Janine and Peter Huntly are proud people who would never ask for help.
But the Huntlys are the first ones to offer a hand to help someone less fortunate than themselves, whether that be Mr Huntly handing out money to those in need at his beloved sporting clubs, or Mrs Huntly raising money for Ballarat Health Services, where she works.
And friends going through hard times always knew they had a couch to sleep on and a hot meal at the Huntly’s, if needed.
Now it’s the Huntly family’s turn to be cared for after their Alfredton home they shared with their daughter Shona and grandsons Riley and Kade, was gutted by fire on Monday morning.
The Huntlys and their grandsons ran from their burning Merino Drive house with just the clothes they were wearing after the blaze broke out around 7am.
The family was not insured, so a gofundme page has been set up to raise funds so the Huntlys can start over.
Monday’s blaze has not been the first time the Huntlys have been hit by tragedy.
Peter and Janine’s two sons Clinton and Jordan died as a result of suicide. Clinton, then aged 24, took his own life on November 9, 2003. Seventeen months later, on August 29, 2005, Jordan died at the age of 20.
So this latest tragedy is another burden to bear for the Huntlys and they will carry that load with their usual pride and dignity.
But their close family and friends hope Peter and Janine will, this time, accept the help being offered to them.
“My parents have been together since they were teenagers and, over the years, have endured much heartache with the loss of their two sons. This is just another kick in the guts for these giving and caring people,” said Peter and Janine’s daughter Megan.
“They lost their sons within 17 months of each other and they have been trying to piece their lives back together since then. Now this … a lifetime of building has gone,” Megan said.
“How much can one family endure in a lifetime? My parents have endured more than most. They have lost everything. I hoped to never see the look of devastation on my parents’ faces again in my lifetime, but here we are ….”.
Megan said her family was humbled by the outpouring of support from family, friends and complete strangers since Monday’s fire.
“My parents have always been great at giving. They are proud people and, at the moment, they need all the help they can get to restore their dignity … they’re destitute.
“My parents aren’t materialistic, but the fact is they need beds to sleep in, chairs to sit on … and the list goes on. They need help to regain some dignity in their trying times,” Megan said.
My parents have always been great at giving. They are proud people and, at the moment, they need all the help they can get to restore their dignity … they’re destitute.- Megan Huntly
Lost in Monday’s fire were Riley and Kade’s Christmas presents, electronic games, clothes, new computers and school and bedding. Riley, 13, is just about to start the school year at Ballarat High School while his brother Kade, 10, is a pupil at Alfredton Primary School.
Some items had been salvaged from the ashes of the burnt-out home, however, much of it was damaged by smoke and will need to be thrown out.
But what is most devastating for the family is the loss of precious photographs and memorabilia belonging to Clinton and Jordan.
Community support started in the family’s Alfredton neighbour as firefighters battled the blaze Monday morning. Neighbours, many of them strangers to the Huntlys, did not hesitate to bring water, food, clothing, blankets and toiletries to comfort the family members as they watched their home burn.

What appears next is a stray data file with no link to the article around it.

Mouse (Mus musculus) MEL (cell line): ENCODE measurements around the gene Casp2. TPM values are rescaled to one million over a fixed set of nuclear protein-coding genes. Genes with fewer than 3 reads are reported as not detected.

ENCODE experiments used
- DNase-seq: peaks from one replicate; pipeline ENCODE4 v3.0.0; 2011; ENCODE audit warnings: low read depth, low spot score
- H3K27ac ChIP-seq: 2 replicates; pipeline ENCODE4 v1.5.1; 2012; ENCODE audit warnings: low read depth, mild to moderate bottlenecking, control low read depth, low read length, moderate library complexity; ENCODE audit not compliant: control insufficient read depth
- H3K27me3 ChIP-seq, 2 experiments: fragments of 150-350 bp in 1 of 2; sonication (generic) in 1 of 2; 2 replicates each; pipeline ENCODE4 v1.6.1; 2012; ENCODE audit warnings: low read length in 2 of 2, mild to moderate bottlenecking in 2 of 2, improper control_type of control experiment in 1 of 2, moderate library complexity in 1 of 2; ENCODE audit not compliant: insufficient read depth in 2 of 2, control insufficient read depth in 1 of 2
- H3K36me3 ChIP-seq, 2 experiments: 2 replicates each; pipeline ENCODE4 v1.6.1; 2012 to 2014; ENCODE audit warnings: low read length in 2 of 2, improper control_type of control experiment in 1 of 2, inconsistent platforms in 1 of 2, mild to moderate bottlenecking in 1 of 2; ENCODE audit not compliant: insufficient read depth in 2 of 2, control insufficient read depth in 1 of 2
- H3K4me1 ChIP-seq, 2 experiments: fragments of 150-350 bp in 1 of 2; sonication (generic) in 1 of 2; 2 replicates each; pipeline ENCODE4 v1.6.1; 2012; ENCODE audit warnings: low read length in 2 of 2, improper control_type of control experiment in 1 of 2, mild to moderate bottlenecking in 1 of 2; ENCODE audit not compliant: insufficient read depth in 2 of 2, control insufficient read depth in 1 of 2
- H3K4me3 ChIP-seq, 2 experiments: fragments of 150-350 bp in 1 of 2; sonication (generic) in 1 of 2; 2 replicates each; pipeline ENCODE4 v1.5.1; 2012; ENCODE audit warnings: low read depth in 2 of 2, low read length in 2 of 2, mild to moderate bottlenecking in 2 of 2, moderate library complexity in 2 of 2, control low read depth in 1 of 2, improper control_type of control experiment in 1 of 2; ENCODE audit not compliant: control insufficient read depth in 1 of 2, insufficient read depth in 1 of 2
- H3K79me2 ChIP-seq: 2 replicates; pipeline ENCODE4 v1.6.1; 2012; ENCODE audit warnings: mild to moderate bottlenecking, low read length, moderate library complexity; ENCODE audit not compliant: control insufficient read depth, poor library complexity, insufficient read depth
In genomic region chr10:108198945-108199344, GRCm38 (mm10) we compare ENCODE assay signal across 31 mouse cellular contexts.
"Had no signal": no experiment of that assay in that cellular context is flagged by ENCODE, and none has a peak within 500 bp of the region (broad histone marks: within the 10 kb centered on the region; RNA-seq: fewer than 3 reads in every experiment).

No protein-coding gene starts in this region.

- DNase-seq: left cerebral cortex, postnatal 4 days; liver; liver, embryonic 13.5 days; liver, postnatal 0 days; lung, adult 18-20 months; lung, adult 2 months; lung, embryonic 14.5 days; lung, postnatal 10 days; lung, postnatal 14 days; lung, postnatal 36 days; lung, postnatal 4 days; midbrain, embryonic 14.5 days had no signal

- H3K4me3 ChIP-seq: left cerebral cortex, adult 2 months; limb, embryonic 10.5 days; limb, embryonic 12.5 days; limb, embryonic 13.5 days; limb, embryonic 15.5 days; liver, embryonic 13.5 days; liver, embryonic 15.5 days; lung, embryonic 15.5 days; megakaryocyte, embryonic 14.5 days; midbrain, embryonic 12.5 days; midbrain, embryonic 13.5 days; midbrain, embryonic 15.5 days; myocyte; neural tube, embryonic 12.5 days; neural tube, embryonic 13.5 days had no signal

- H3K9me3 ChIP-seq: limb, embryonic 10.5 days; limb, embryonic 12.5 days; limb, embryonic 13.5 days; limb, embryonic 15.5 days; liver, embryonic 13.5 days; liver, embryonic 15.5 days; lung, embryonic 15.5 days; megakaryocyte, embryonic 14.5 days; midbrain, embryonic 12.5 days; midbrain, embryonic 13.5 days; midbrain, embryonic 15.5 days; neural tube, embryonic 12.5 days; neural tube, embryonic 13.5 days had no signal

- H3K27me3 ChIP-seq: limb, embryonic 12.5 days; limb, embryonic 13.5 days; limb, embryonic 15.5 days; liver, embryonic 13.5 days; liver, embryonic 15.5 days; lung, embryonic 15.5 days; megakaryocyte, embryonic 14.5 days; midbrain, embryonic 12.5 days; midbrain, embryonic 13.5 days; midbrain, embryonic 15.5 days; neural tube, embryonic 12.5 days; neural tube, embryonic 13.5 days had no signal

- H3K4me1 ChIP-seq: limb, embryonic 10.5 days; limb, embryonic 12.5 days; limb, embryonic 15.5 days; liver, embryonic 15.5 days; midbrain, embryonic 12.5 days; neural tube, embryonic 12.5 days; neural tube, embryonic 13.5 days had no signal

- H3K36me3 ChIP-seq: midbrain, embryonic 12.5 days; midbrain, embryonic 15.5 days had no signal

“We had lovely people bring us cold drinks as we went through the house for five hours trying to find mementos and salvage anything we could,” Megan said.
“We have already had generous people drop off clothes for Shona and the boys and we very much appreciate it. But it’s overwhelming the amount of simple things needed in daily life that are just gone.”
The latest nightmare for the Huntlys began early Monday morning, when Mrs Huntly noticed a red glow coming from the garage.
Initially thinking her husband had left a light on overnight, she opened the garage door, only to discover flames coming from the far corner. It wasn’t long before the flames “exploded” up and towards Mrs Huntly.
At the same time, a passerby was pounding on the door of their Merino Drive home to alert the family there was a fire in their garage. It was this same stranger who also rang triple zero to notify emergency crews.
The house quickly became engulfed by thick black smoke and the sound of the smoke alarm, described by Mrs Huntly as deafening, soon rang out. While her daughter Shona had already started a shift at Ballarat Health Services, the rest of Mrs Huntly’s family was still in bed.
Mr Huntly quickly grabbed a garden hose to try to extinguish the blaze, but it proved useless. And young Kade ran back into the house thinking his mother was still in bed, not realising she had already left for work.
The family was lucky to escape with their lives and that of their scruffy Maltese cross dog, Thai.
Suffering smoke inhalation, Mr Huntly, a chronic asthmatic, spent much of Monday at the Ballarat Base Hospital.
One precious item Mrs Huntly managed to grab before fleeing the house was an album of photographs of her late son Clinton.
The family wanted to thank the many people and organisations in the Ballarat community who have helped since Monday’s fire, in particular the CFA unit from Ballarat, Lucas and Sebastopol, the Ambulance Victoria officers, Crawford’s Pharmacy, their Alfredton neighbours and the many family, friends and strangers who have already donated to them.
Even the McDonalds restaurant at Lucas provided the family with a free lunch only hours after Monday’s house fire.
Anyone wanting to make a donation to the Huntly family can go to the gofundme page: https://www.gofundme.com/50cwb1s